"I'm not going to tell you we'll have another five medals in our future," says Casey FitzRandolph, 20, the most promising young American male skater, "but I do think we have a couple of people capable of medaling in '98."
By most accounts, however, there will be very few delays at the metal detector when the U.S. team returns from Nagano, Japan, in 1998. "Two thousand two is a better bet [for medals]," says U.S. sprint coach Nick Thometz. "Most federations take eight to 10 years to build up again."
In the meantime the U.S. will pin its hopes—and its medals, if any—on the Blair apparent, a not-quite-unknown 19-year-old bicycling bass-guitarist named Christine Witty. " Chris Witty has tons of talent," says Auch. "The skating community has always known about her. You guys might not have."
Indeed the American press learned just last weekend of Witty's own quintessentially American story. Witty—who won the 500 meters at the junior world championships last year, after competing in the 1,000 at Lillehammer and coming in 23rd—first raced on a flooded, frigid baseball diamond not more than a few miles from Bud Selig's office in Milwaukee County Stadium. She also narrowly missed making the 1992 Summer Olympic cycling team and may still pedal the 1,000-meter time trial in Atlanta in '96.
It would be a difficult diversion to choose, for last weekend Witty was seventh overall in the worlds as a skater, including a second-place finish to Blair in the 1,000 on Saturday. When asked if there will ever be another Blair, Witty replied emphatically. "I think there will be." She was talking about herself, and her quiet confidence sounded familiar. "Bonnie has inspired me," acknowledged Witty. "She inspires me to this day."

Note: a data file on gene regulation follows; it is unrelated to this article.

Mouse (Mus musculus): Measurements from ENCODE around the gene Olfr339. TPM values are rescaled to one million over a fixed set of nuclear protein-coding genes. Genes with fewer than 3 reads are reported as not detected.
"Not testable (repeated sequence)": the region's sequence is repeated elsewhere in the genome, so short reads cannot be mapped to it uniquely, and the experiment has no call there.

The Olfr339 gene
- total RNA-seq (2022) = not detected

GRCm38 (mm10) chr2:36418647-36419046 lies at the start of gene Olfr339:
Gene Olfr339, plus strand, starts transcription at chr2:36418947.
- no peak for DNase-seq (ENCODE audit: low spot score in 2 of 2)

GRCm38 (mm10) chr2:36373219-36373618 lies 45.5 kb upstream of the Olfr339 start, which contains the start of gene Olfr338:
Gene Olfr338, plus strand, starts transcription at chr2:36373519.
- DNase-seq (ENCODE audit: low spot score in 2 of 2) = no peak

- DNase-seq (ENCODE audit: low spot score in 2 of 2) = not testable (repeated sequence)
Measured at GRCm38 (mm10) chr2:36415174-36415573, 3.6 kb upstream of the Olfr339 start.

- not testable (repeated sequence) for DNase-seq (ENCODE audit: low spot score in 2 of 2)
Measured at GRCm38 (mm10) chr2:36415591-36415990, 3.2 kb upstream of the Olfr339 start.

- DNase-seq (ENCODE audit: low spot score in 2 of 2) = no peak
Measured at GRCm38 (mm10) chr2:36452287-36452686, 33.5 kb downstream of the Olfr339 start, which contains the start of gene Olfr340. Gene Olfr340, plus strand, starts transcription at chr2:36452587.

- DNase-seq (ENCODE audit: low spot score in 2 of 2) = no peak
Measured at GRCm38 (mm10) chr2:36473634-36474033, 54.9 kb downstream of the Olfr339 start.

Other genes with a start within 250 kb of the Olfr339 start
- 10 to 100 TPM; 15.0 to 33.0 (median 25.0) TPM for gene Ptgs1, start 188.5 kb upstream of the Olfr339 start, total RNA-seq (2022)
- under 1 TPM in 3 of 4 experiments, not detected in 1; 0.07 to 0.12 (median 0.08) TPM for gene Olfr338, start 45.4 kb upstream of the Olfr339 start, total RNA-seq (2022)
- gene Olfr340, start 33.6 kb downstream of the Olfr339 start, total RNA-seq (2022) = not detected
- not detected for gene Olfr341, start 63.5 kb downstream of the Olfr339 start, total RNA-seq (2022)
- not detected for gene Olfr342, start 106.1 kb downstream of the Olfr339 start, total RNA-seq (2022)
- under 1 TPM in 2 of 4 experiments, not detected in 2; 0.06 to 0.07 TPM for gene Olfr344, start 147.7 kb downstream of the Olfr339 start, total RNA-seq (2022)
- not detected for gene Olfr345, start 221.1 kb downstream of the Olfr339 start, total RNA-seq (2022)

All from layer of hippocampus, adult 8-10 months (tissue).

Blair draws her own inspiration from her brother Rob, who persists through life with an inoperable brain tumor. She admires Johann Olav Koss, the Norwegian speed skater and humanitarian. She adores "DJ," Dan Jansen, who served as her surrogate coach in the 1,000 meters on Sunday afternoon—while Rob Blair, Koss and Blair's boyfriend, Cruikshank, looked on.
For her last race in her home country, Blair was paired with Witty. Naturally Thometz could only keep track of one of his skaters. So Blair asked Jansen to "coach" her, and he stood on the backstretch calling out the split times as she left Witty—and a vapor trail—behind her. Blair's time of 1:19.52 was .09 of a second off the track record, set on Saturday by...Blair.
Blair also set the 500-meter track record on Saturday, with a 39.13. Absurdly, Blair could again break her own world record in the 500 on the very day she retires. After World Cup events in Germany and Norway, her final race will be on the fast track in Calgary, the day after her 31st birthday. She could well make her retired-in-their-prime counterparts, Michael Jordan and Jim Brown, look like they stayed too long at the ball.
Then this extraordinary career will be over, and the only clock remaining in her life will be a biological one. Blair would like to marry, have children, coach adolescent skaters and perhaps return to school. "I'm sure she'll spend some time doing what I've been doing," says the banquet-hopping Jansen. "That is, being America's Guest."
One thing is certain. "I'm definitely going to miss hearing the crack of that gun," says Blair. And time was, this had her mother worried. "You wonder if it'll screw up the rest of her life," Eleanor had asked, in the rare quiet of her own home in Champaign, Ill., earlier this winter. "I mean, what does she do for an encore?"